‘Jaago Chandigarh’ Campaign Launched


Consultation Workshop on

“Making Chandigarh Girls and Women Friendly-A step towards Human Rights City”.


To commemorate International Women’s Day, on March 6, 2014 Yuvsatta-an NGO based in Chandigarh, India along with  Department cum Centre for Women Studies & Development, Panjab University and State Cell of NSS (National Service Scheme), Chandigarh organized a Consultation Workshop on “Making Chandigarh Girls and Women Friendly-A step towards Human Rights City”. Mr. Justice Surya Kant, Judge, Punjab & Haryana High Court inaugurated the same at Golden Jubilee Hall of Panjab University, Chandigarh. In which over 150 students, NSS volunteers, teachers from 26 Colleges of the city, NGO & RWA representatives also participated.

 Mr. Justice Surya Kant, Judge, Punjab & Haryana High Court

In his Inaugural address, Justice Surya Kant emphasized upon changing the present discriminatory mindset against the Women. He called for a need for renewed social engineering, bridging the rural urban divide and also making accountable parents for raising brats. Prof. Pam Rajput  in her presidential address, gave a critique of social system and discrimination against women by sharing her lived experiences. She stressed upon the collective outreach campaign to eradicate the gender based violence.


While dwelling upon “Problems and Possible Solutions”, Prof. Manju Verma of Punjabi University, Patiala who also associated with PDHRE (People’s Movement for Human Rights Learning), US, stressed upon holistic strategies to counter gender violence. She called for a formation of a Steering committee comprising of all stake holders. In other deliberations, the prevalence, cause and remedial strategies were deliberated upon. Implementation of laws with right mind set and gender sensitization also was emphasized. Continue reading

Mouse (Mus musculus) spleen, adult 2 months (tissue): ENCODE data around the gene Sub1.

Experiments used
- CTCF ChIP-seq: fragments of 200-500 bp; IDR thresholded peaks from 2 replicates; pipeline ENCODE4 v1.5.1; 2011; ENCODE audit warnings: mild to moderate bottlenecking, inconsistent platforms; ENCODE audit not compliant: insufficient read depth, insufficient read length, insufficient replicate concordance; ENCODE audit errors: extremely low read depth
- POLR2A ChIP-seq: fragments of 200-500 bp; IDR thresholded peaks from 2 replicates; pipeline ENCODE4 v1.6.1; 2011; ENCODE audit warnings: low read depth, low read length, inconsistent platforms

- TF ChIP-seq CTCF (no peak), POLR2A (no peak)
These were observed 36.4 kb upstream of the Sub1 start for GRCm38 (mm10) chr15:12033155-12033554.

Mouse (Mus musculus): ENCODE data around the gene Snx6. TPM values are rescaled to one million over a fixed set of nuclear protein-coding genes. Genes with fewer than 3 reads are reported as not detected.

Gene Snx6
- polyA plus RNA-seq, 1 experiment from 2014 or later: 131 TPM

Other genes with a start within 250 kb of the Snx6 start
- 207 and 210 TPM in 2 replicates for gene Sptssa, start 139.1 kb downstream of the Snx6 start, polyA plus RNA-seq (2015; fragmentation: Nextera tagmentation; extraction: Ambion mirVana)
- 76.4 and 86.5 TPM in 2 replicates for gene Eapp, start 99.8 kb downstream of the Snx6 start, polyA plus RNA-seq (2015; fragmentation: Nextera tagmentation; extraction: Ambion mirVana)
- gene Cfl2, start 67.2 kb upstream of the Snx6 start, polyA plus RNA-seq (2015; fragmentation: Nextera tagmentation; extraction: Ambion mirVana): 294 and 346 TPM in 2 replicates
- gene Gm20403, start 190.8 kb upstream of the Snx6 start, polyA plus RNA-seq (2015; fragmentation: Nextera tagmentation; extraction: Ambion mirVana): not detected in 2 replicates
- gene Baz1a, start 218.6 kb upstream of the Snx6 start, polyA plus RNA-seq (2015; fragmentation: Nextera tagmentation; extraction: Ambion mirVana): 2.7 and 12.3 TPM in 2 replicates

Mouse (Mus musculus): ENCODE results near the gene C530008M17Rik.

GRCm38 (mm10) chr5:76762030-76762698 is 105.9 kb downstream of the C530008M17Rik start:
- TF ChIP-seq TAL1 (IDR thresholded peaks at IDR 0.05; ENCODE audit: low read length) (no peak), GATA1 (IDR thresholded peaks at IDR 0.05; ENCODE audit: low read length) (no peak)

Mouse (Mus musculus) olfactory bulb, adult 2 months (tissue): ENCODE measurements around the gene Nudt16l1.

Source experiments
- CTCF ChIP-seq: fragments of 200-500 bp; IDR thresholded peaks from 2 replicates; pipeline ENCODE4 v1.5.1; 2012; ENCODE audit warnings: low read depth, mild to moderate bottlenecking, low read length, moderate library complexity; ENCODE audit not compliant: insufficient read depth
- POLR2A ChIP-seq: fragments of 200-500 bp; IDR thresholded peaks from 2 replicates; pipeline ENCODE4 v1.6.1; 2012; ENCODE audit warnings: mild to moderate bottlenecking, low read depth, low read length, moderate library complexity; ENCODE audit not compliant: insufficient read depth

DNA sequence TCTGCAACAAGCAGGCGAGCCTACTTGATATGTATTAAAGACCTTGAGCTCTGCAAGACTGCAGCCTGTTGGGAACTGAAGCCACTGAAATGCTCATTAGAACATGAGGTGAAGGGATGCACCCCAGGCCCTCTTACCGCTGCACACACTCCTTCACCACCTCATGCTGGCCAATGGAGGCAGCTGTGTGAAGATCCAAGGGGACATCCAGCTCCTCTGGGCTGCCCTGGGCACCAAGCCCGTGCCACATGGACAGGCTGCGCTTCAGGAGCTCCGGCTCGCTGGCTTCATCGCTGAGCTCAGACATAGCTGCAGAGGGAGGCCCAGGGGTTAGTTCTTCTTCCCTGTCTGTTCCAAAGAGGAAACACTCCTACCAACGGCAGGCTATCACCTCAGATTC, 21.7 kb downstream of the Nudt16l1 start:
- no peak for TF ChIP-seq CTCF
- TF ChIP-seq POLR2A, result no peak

Kanha from Cambodia (Asian Girl Ambassador 2012)

Kanha (right) with Garden of Hope Foundation CEO, Ms. Hui-Jung CHI

Kanha (right) with Garden of Hope Foundation CEO, Ms. Hui-Jung CHI

Kanha Keourm is a 15-year-old girl from Battambang, Cambodia. Like girls her age around the world, she enjoys playing with friends, but what makes her story special is that through playing, Kanha can live a better, safer life and help others to do the same. The reason she can do all this is that she’s a member of the Mighty Girls soccer team.

In Cambodia, soccer is regarded as a men’s sport, but the SALT Academy, which was set up by a FIFA coach, Samuel Schweingruber, is working to change that. The organizers hope that by encouraging girls to play, they can keep them safe from human traffickers. The academy has established several local female soccer teams, and the most successful of them is the Mighty Girls.

Kanha has been a key member of the team since 2010, and she helped them win the national championship in 2012. She has also played for the Mighty Girls in international tournaments, but being part of this team isn’t just about being a star on the soccer field. Each member of the Mighty Girls is required to work hard in school, and Kanha is now top of her class.